Sundry studies in the chemistry of coordination compounds

by Olliff, Raymond Walter

Abstract (Summary)
Restricted Item. Print thesis available in the University of Auckland Library or available through Inter-Library Loan. Part I: Nickel-Thiourea Complexes The infra-red spectra of nickel-thiourea complexes have been compared with the spectrum of thiourea and changes in these spectra have been associated with the coordination of the thiourea. All compounds investigated have shown IR spectral shifts consistent with coordination of the thiourea through sulphur. Criteria for distinguishing monocoordinate and bridging thioureas have been put forward, but ?-coordination of thiourea appears to be indistinguishable from lone-pair coordination by IR spectral measurements. Nitrogen substituted thioureas also show IR shifts on coordination but these shifts are not as reliable indicators of the mode of coordination as for unsubstituted thiourea because they are frequently too small to measure reliably. The IR spectra of various mono, di and tetra substituted have been alalysed utilizing all the available literature data as well as our own data. Hydrogen bonding and Fermi Resonance have been illustrated in the IR spectrum of 1,3 di iso propyl thiourea. A model has been proposed, and discussed, to explain the structure and properties of nickel-thiourea complexes. The basic unit is a planar Nitu42+ species stabilized by a “ring MO” similar to that in Ni(CN)42-. Coordination in the 5 and 6 positions may or may not occur, and may involve further thiourea molecules, solvent molecules or anions depending on the relative coordinating powers of the species present. With very strongly coordinating anions e.g. halides, the Nitu42+ unit may be broken and tetrahedral Nitu2X2 species result. Part II The crystal field method of estimating activation energies, used by the present author for trisoxalato complexes (J.Chem.Soc. 2147 (1964)), has been discussed in more detail, and estimates made of the magnitudes of energy terms neglected in the simple approach. These terms include: gross electrostatic repulsions, spherically symmetrical crystal field terms, hydration energies, and bond-making and –breaking terms. Further, an alternative to the “one-ended dissociation” model of the reactivity of coordinated oxalate has been proposed in which the ?-bond of the carbonyl group is coordinated to the central metal ion. Such a model is consistent with the known reactions of the trisoxalates of chromium(III) and cobalt(III). The catalysis of the aquation and racemisation reactions of trisoxalato chromium(III) by various metal ions arises because the catalyzing ion reorientates the solvent sheath about the complex, rather than causing a bond-weakening of the chromium-oxalate bond by electron withdrawal. All the available data are consistent with this new hypothesis. In the final two chapters are reported some calculations on transition metal and other ions. First it is shown that the correlation energy for 3dn ions can be estimated relatively easily by using the parameters r< and r> in the expression for the Slater-Condon parameters. Such a method leads to a reduction of the calculated Hartree-Fock spectroscopic term separations and brings them closer to those observed. Secondly it is shown that good values of Ionisation Potentials, Electron Affinities and Electronegativities can be obtained by simply using the arithmetic means of the values calculated by two standard methods viz. energy expectation value differences and Koopmans’ Theorem.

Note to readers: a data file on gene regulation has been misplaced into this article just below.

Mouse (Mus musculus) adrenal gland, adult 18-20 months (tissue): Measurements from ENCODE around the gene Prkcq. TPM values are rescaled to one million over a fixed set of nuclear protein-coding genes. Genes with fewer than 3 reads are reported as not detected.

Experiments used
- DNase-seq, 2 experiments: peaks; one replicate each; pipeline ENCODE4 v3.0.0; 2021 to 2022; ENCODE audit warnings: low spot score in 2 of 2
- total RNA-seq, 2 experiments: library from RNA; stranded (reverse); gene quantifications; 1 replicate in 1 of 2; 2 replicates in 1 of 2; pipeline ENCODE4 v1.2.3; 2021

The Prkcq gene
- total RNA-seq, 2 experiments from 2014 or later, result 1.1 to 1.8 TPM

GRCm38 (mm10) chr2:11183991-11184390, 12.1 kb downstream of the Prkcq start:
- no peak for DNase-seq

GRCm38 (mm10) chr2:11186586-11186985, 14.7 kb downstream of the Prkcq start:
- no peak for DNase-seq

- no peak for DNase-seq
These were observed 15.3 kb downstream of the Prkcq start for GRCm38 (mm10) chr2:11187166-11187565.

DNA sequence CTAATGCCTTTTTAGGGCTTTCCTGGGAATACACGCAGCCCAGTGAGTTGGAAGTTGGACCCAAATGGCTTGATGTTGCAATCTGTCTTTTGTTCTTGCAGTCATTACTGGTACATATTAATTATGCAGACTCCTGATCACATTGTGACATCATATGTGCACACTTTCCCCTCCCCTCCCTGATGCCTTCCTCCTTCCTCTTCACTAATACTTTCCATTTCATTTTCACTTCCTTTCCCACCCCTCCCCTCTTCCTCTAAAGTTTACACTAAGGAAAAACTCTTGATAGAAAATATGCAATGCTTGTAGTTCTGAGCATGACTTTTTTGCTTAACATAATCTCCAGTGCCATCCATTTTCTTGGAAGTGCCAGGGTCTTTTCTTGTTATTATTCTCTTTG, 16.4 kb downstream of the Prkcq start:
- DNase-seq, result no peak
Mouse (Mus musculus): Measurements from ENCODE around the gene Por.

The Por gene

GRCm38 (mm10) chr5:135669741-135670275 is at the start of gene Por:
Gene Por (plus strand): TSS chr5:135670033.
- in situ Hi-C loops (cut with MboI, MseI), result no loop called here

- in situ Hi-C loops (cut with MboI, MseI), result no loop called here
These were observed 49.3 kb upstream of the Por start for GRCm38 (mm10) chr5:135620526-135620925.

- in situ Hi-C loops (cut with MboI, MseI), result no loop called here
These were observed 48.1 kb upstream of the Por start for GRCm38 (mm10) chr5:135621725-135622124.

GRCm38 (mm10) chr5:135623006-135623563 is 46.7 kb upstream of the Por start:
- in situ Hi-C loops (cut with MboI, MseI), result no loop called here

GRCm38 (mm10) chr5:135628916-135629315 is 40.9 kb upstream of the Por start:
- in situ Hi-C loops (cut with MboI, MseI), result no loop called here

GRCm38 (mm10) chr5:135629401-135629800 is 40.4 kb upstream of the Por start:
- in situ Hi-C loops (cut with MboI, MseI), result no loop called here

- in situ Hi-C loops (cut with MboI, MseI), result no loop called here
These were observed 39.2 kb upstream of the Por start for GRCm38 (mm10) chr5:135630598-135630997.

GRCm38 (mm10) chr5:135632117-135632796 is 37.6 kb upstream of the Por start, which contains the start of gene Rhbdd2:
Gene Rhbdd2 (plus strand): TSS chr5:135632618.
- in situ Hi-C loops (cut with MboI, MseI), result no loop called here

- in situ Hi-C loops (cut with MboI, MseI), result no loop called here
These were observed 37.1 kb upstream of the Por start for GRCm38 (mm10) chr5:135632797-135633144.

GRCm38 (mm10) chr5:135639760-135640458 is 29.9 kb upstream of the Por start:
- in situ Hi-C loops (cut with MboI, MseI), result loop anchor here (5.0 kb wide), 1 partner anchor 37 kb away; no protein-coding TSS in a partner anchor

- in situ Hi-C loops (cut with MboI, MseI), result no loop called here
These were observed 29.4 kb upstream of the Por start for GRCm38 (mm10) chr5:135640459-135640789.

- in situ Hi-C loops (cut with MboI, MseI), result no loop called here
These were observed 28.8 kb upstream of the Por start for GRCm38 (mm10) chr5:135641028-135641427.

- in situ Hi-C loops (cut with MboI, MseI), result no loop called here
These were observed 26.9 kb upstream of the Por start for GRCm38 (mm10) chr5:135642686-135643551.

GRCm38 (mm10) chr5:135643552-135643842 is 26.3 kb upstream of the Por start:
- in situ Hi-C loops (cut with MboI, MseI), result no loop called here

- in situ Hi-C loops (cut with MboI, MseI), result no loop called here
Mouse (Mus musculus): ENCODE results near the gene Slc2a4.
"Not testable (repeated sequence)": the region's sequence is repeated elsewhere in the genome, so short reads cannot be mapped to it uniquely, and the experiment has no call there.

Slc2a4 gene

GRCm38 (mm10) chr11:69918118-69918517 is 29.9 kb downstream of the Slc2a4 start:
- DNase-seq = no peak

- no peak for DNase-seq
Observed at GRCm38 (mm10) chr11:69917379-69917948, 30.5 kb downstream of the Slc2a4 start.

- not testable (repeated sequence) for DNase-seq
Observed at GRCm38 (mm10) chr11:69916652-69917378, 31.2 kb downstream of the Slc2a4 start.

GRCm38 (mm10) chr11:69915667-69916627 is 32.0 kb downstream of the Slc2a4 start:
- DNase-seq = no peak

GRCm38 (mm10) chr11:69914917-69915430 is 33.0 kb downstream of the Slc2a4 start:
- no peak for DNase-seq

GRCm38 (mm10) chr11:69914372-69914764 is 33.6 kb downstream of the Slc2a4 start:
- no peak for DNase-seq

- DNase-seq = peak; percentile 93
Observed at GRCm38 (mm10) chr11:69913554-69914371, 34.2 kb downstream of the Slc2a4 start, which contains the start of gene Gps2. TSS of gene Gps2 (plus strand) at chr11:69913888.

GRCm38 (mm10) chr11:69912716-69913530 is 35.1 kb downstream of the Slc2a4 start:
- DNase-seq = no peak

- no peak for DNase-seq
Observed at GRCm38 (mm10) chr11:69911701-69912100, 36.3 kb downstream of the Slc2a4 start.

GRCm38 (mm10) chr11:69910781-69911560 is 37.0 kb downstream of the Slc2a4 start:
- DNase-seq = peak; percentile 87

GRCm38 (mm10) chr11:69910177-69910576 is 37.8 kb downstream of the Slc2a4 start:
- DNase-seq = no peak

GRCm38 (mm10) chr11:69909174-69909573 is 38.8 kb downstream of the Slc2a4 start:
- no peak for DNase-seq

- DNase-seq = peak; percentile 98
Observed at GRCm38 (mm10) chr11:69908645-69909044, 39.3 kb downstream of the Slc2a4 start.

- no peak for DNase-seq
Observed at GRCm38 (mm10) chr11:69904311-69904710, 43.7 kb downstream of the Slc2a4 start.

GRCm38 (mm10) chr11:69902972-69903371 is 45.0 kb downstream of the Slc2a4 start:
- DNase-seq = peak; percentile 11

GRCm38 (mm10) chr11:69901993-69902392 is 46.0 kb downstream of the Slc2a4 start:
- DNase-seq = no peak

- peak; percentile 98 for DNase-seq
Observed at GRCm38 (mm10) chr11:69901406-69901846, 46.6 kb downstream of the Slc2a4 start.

Bibliographical Information:


School:The University of Auckland / Te Whare Wananga o Tamaki Makaurau

School Location:New Zealand

Source Type:Master's Thesis



Date of Publication:01/01/1972

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